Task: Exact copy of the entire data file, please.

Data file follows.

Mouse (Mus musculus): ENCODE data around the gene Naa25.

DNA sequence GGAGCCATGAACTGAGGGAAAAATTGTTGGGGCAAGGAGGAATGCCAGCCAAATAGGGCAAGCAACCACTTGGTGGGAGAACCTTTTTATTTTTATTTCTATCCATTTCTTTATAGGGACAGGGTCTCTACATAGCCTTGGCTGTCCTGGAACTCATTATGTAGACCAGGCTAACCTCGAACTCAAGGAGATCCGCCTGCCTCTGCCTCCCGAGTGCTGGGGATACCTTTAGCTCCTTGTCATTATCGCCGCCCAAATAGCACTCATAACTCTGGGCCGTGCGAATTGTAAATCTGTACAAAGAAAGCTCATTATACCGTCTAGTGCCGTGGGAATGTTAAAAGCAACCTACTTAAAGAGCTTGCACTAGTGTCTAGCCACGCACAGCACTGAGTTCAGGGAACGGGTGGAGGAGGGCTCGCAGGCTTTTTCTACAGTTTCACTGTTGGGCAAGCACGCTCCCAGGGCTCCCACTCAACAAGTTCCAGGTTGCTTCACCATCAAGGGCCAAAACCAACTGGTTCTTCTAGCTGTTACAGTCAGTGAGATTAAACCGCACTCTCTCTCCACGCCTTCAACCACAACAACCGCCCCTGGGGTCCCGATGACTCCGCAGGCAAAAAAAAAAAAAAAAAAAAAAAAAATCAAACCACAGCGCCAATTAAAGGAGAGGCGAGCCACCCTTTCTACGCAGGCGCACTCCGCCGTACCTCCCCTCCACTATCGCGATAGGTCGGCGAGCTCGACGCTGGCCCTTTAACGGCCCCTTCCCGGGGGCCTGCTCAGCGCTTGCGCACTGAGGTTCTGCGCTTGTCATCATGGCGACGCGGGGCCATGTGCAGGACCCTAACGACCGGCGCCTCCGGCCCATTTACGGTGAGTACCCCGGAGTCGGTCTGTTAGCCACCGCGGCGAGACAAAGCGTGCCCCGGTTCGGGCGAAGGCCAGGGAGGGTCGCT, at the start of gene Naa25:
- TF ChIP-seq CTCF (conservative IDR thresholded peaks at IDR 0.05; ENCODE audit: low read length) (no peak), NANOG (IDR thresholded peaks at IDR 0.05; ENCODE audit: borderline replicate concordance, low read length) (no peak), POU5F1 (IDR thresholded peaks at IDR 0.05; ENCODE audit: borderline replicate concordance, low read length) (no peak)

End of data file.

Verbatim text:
Mouse (Mus musculus): ENCODE data around the gene Naa25.

DNA sequence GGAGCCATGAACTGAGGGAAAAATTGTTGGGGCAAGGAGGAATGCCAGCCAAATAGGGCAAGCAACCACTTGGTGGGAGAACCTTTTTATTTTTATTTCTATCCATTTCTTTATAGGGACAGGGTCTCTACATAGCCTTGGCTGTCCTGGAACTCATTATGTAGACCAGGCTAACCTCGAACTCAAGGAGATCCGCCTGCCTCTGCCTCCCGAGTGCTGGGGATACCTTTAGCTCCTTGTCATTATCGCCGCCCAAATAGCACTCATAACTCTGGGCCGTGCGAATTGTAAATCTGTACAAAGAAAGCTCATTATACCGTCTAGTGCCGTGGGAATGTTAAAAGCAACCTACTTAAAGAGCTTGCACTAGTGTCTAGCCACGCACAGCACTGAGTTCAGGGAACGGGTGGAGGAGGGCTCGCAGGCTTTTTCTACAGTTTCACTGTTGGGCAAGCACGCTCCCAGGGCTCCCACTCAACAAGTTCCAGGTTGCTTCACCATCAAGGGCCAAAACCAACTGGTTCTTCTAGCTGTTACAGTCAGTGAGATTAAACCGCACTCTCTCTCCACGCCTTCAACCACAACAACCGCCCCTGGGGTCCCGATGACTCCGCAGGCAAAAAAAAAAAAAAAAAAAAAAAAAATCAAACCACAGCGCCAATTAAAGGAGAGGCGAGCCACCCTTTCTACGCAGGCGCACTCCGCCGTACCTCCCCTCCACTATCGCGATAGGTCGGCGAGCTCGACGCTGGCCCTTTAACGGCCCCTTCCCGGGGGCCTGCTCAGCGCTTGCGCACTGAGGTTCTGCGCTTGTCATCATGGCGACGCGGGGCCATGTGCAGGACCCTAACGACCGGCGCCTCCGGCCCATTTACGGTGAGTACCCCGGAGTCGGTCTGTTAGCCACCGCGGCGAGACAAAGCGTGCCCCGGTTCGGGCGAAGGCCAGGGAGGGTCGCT, at the start of gene Naa25:
- TF ChIP-seq CTCF (conservative IDR thresholded peaks at IDR 0.05; ENCODE audit: low read length) (no peak), NANOG (IDR thresholded peaks at IDR 0.05; ENCODE audit: borderline replicate concordance, low read length) (no peak), POU5F1 (IDR thresholded peaks at IDR 0.05; ENCODE audit: borderline replicate concordance, low read length) (no peak)